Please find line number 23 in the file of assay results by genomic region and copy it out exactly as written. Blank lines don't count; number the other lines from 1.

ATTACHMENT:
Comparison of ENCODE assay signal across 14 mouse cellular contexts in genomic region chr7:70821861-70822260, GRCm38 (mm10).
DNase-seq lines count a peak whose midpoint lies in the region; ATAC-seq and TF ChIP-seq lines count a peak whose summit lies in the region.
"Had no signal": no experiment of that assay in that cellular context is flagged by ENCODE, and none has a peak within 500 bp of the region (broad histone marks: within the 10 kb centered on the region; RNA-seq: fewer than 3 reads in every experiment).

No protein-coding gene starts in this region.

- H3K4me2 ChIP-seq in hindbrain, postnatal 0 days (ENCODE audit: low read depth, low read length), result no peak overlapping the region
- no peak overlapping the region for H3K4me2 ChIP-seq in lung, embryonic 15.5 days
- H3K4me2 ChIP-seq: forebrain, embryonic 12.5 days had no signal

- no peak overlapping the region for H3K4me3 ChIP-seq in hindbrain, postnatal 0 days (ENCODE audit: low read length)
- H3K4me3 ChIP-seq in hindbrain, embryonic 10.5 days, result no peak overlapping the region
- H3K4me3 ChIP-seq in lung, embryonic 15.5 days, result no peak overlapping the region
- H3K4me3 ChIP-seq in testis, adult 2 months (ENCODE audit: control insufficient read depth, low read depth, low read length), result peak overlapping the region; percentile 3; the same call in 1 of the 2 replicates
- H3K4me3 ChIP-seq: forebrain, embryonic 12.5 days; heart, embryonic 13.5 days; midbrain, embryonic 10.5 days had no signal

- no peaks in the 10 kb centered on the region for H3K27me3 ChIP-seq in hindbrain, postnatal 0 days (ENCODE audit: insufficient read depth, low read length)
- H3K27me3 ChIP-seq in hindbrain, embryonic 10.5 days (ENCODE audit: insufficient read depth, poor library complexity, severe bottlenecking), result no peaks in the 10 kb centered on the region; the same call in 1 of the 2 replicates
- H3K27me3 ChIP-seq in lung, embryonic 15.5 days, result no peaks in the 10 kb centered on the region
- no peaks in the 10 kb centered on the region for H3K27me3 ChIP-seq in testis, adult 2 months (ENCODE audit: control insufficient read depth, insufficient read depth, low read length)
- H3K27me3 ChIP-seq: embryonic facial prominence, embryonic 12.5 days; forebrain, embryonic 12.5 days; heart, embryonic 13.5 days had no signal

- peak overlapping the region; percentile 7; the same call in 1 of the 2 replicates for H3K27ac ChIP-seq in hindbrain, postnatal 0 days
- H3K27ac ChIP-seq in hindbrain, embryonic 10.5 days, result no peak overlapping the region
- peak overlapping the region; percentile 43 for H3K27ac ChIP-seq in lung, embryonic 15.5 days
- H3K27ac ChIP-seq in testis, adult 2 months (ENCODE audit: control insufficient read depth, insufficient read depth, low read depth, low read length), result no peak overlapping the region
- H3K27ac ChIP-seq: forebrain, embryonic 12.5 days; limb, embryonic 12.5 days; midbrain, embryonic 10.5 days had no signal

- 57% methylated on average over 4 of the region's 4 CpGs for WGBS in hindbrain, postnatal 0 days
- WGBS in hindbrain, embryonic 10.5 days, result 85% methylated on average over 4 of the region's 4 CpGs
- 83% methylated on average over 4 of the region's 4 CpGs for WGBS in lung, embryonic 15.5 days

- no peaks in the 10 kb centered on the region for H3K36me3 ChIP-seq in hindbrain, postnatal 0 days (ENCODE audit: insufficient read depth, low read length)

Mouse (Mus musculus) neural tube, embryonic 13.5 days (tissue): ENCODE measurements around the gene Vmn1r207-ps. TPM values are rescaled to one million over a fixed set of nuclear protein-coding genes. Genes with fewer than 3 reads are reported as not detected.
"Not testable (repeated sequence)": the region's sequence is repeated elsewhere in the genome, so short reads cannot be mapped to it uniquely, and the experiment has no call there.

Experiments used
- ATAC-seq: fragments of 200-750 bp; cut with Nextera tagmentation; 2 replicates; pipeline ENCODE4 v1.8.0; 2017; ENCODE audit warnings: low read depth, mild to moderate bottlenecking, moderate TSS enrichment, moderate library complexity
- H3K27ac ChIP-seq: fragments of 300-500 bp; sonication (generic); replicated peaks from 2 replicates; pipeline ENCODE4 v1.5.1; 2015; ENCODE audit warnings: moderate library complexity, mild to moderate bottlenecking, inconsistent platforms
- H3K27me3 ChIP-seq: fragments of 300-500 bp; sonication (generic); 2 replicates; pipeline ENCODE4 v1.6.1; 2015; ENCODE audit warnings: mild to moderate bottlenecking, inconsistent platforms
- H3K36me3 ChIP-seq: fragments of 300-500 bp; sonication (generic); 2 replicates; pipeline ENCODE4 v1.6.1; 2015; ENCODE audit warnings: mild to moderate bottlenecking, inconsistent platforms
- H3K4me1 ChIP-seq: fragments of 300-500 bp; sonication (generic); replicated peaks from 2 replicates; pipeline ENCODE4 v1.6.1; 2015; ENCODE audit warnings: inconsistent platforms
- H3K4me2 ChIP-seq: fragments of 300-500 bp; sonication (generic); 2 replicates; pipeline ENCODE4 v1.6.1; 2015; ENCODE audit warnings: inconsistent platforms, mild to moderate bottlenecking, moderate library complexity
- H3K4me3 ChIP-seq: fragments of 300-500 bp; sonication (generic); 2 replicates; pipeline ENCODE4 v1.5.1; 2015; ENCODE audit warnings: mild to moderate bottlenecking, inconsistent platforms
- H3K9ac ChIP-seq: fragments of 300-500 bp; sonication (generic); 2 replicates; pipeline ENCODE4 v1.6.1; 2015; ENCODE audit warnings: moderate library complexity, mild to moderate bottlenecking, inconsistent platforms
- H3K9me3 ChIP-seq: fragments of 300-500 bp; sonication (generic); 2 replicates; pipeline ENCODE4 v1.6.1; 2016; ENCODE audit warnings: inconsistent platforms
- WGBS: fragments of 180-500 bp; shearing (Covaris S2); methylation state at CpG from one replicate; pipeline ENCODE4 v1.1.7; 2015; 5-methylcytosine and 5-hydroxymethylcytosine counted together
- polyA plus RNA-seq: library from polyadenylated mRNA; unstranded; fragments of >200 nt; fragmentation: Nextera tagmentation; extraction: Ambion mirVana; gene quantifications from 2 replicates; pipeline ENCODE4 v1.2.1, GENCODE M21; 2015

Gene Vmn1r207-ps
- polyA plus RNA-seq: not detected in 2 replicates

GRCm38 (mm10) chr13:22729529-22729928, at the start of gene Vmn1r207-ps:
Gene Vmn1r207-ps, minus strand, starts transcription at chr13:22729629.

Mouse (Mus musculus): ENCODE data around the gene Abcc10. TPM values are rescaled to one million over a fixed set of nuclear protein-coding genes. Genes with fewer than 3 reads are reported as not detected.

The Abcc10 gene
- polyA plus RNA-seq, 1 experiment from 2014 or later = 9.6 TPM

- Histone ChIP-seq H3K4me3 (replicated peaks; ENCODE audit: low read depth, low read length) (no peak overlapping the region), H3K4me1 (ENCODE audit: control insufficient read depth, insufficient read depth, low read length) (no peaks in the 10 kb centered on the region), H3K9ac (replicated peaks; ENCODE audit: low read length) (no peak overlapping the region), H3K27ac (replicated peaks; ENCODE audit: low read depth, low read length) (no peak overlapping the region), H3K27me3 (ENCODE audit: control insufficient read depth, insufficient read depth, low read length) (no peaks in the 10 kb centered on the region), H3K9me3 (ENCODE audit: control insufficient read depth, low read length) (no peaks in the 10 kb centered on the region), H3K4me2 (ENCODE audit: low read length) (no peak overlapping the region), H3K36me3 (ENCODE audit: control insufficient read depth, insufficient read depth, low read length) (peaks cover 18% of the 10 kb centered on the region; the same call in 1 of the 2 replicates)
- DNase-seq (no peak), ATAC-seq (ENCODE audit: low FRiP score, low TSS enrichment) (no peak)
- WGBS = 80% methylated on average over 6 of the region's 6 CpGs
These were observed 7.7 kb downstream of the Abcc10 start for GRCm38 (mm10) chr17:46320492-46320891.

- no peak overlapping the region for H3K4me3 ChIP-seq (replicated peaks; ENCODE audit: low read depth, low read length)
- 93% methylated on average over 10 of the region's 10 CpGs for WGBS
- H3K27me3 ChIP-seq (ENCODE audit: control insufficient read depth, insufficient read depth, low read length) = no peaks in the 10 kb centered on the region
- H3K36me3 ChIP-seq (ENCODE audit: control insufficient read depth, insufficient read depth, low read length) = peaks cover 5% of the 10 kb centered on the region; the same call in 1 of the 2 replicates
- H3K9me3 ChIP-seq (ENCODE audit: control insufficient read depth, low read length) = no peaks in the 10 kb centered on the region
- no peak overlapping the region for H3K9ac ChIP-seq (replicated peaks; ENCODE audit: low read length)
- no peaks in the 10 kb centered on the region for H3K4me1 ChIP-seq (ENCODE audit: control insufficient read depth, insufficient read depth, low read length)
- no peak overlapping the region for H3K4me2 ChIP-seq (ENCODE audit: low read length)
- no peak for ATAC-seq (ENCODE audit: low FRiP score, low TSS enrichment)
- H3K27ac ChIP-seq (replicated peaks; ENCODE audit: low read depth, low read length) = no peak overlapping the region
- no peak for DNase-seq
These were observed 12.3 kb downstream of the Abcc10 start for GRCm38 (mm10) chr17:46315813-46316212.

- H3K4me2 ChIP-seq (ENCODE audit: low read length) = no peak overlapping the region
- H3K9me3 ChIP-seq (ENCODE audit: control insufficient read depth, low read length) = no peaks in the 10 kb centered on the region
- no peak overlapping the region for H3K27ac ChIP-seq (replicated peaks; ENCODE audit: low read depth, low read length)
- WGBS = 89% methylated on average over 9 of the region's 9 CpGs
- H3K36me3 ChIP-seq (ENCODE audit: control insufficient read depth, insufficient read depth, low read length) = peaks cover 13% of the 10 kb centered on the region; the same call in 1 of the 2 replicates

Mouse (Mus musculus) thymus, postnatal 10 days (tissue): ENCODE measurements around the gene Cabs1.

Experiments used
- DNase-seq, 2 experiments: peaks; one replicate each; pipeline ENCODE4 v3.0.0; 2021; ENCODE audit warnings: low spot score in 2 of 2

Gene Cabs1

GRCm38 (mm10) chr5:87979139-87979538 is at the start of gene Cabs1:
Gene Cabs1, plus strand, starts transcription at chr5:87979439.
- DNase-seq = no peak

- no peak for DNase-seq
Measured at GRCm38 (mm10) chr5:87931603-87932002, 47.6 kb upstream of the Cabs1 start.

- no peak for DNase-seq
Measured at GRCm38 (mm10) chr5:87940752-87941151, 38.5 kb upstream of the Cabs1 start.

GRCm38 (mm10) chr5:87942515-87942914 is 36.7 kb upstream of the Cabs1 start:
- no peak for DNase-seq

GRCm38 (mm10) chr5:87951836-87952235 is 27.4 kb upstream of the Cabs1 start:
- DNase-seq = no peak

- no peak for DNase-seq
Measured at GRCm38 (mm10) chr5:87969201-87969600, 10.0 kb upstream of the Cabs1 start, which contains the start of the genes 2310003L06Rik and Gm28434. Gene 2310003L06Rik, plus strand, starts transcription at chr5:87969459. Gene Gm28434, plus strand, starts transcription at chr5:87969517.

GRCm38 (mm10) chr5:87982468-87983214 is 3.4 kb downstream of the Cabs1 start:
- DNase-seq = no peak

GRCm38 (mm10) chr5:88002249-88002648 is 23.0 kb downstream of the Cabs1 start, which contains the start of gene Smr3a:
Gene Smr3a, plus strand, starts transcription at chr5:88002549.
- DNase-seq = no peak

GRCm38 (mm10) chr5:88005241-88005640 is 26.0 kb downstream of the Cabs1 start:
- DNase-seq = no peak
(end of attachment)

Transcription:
- 57% methylated on average over 4 of the region's 4 CpGs for WGBS in hindbrain, postnatal 0 days